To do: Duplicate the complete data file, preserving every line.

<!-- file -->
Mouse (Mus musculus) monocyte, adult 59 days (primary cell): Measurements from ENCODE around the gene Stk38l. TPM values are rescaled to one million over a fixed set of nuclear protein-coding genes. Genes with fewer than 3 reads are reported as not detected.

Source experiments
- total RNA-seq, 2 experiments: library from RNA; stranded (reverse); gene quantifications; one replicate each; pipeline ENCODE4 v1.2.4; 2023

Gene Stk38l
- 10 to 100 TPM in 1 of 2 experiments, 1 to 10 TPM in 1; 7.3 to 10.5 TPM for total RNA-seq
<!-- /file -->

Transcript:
Mouse (Mus musculus) monocyte, adult 59 days (primary cell): Measurements from ENCODE around the gene Stk38l. TPM values are rescaled to one million over a fixed set of nuclear protein-coding genes. Genes with fewer than 3 reads are reported as not detected.

Source experiments
- total RNA-seq, 2 experiments: library from RNA; stranded (reverse); gene quantifications; one replicate each; pipeline ENCODE4 v1.2.4; 2023

Gene Stk38l
- 10 to 100 TPM in 1 of 2 experiments, 1 to 10 TPM in 1; 7.3 to 10.5 TPM for total RNA-seq